Finding the paths to Windows' special folders in VFP

A Visual FoxPro function for locating all those directories that have a special meaning in Windows.

By Mike Lewis

When you develop software for Microsoft Windows, you often need to know the names and locations of the "special" folders. I'm thinking of things like My Documents, My Pictures, Application Data, Program Files, and the like. For example, you might need to locate My Documents so that you can use it to save user-generated files. Or you might want to access the Fonts directory to see which fonts are installed on the user's system.

As you probably know, you can't hard-code the paths to these folders. That's because their names and locations vary with different versions of Windows. A good example of this is the personal documents folder. In Windows XP, this is named My Documents and is typically found under C:\Documents and Settings\<user>; Windows Vista and above refer to it simply as Documents, and usually store it under C:\Users\<user>.

A programmatic solution

Fortunately, it's a simple matter to determine the paths to these folders programmatically, thanks to a couple of Windows API functions.

The first of these is SHGetSpecialFolderLocation(). This receives a "special item ID" (CSIDL), which is a numeric constant that uniquely identifies each of the special folders. Some of the more common CSIDLs are 5 (My Documents), 26 (Application Data), 36 (Windows) and 38 (Program Files). I've included a more complete list near the end of the article.

The function returns a value known as a PIDL (pointer to ID list). This specifies the folder's location relative to the root of the namespace. (Don't worry about the PIDL; you don't need to understand it in order to use what follows.)

The second function, SHGetPathFromIDList(), receives the PIDL and returns the path to the folder in question.

Creating new folders

Of course, there's no guarantee that the required folder will actually exist on the user's system. It's hard to imagine a Windows computer without My Documents or Program Files. But some of the less common directories, such as My Videos, might well be absent.

When calling SHGetSpecialFolderLocation(), you can optionally add a special value (32768) to the CSIDL to specify that you want the function to create the folder if it doesn't already exist (and to return the path to the folder thus created). No harm is done if you use this value for a folder that's already present.

A Visual FoxPro function

To make life easier for you, I've written a simple VFP wrapper for the two API functions. It's called GetSpecial(). You pass the CLSID, and optionally a logical .T. to say that you want to create the folder if it doesn't already exist. The function returns the required path. If the CLSID is invalid, or if the folder cannot be found (and you didn't specify that you wanted to create it), the function returns an empty string.

* Returns the path to one of Windows' "special folders",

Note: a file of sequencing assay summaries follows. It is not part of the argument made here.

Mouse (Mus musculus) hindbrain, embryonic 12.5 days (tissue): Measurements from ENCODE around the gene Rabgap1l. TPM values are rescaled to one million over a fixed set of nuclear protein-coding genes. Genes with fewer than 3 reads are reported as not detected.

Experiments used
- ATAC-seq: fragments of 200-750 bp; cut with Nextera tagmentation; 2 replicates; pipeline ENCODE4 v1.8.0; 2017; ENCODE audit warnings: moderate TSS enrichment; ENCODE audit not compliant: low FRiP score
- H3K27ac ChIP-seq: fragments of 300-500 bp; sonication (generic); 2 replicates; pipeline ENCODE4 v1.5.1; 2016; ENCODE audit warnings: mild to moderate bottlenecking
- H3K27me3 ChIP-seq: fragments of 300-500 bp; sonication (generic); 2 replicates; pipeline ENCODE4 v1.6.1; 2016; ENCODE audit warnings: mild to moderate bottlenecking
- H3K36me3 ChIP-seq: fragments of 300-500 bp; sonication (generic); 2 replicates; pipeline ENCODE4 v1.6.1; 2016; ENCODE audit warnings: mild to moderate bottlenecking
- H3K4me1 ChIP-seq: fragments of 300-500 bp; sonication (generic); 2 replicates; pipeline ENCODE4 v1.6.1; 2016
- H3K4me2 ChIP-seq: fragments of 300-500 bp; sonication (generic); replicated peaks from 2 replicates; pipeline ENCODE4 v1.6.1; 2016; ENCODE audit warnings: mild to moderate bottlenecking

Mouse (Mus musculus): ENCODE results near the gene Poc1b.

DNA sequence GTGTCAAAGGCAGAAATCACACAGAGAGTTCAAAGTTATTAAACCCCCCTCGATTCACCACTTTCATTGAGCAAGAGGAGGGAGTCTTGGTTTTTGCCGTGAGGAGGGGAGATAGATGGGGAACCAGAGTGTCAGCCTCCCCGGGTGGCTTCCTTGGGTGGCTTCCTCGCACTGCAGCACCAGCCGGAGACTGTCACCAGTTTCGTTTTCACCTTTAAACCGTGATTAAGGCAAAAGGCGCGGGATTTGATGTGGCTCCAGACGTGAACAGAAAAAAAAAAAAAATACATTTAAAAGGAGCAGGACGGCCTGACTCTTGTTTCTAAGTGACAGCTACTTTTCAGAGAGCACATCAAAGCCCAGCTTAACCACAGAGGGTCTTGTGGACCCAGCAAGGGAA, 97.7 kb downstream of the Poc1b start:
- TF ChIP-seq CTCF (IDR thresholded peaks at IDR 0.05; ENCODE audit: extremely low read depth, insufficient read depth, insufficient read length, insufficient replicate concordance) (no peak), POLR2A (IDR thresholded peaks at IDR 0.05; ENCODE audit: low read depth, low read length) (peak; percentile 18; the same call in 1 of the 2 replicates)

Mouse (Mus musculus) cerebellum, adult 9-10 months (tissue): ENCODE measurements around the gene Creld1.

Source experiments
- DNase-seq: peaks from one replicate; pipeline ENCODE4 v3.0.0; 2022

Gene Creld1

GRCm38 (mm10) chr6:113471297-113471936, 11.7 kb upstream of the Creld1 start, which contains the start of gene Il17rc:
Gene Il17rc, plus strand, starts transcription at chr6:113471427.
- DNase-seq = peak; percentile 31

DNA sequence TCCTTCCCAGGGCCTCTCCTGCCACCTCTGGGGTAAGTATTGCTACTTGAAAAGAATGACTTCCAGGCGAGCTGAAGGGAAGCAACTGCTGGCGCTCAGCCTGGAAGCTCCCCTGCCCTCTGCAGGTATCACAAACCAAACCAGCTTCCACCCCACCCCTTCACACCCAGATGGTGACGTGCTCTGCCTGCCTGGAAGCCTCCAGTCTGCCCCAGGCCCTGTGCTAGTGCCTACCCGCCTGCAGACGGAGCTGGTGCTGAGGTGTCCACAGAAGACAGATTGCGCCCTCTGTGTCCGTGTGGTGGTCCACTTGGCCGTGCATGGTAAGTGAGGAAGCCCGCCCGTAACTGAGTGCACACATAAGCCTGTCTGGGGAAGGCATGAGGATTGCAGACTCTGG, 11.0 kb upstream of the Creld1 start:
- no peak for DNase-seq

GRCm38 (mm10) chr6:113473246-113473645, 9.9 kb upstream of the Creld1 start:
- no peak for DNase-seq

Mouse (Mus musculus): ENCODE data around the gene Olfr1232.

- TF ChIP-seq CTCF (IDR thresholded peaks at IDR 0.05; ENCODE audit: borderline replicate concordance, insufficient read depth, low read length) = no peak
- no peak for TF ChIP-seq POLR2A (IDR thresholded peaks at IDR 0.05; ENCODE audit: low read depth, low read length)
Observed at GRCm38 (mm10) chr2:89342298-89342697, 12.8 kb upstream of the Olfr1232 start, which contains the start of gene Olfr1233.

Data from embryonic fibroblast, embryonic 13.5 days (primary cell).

* such as My Documents, Application Data, Program Files, 
* etc.

* Parameters:
* - The folder's CSIDL;
* - A flag to say the folder should be created if it
*   doesn't already exist.

* Returns the path to the specified folder. If the CLSID
* is invalid, or the folder doesn't exist (and the second
* parameter is .F.), returns an empty string.

LPARAMETERS tnFolder, tlCreate

LOCAL lcPath, lnPidl, lnPidlOK, lnFolderOK


* Delcare the API functions
DECLARE LONG SHGetSpecialFolderLocation IN shell32 ;
	LONG Hwnd, LONG lnFolder, LONG @pPidl
DECLARE LONG SHGetPathFromIDList IN shell32 ;
	LONG pPidl, STRING @pszPath
DECLARE CoTaskMemFree IN ole32 LONG pVoid

lnPidl = 0

* If .T. is passed as second param, we want to create the 
* folder if it doesn't already exist.
IF tlCreate
	tnFolder = tnFolder + CREATE_FLAG
* Get the PIDL
lnPidlOK = SHGetSpecialFolderLocation(0, tnFolder, @lnPidl)

IF lnPidlOK = 0
  * Pidl found OK; get the folder
  lnFolderOK = SHGetPathFromIDList(lnPidl, @lcPath)
  IF lnFolderOK = 1
    * Folder found OK; trim the string at the null terminator
    lcPath = LEFT(lcPath, AT(CHR(0), lcPath) - 1)

* Free the ID List


And here is my list of the more common CSIDLs (you can find more values here).

Description Typical values
5My DocumentsC:\Documents and Settings\username\My Documents
6FavoritesC:\Documents and Settings\username\Favorites
8Recent DocumentsC:\Documents and Settings\username\Recent
9Send ToC:\Documents and Settings\username\SendTo
13My MusicC:\Documents and Settings\User\My Documents\My Music
14My VideosC:\Documents and Settings\User\My Documents\My Videos
16DesktopC:\Documents and Settings\username\Desktop
19Network NeighborhoodC:\Documents and Settings\username\NetHood
26Application DataC:\Documents and Settings\username\Application Data
28Local (non-roaming) application dataC:\Documents and Settings\username\Local Settings\Application Data
33CookiesC:\Documents and Settings\username\Cookies
35Common Application DataC:\Documents and Settings\All Users\Application Data
38Program FilesC:\Program Files
39My PicturesC:\Documents and Settings\User\My Documents\My Pictures
43Common FilesC:\Program Files\Common


The above function is based on code that was given to me (many years ago) by Doug Hennig. I no longer have Doug's original code, but I do know that, if there any imperfections or flaws in the function, these were added by me.

April 2012

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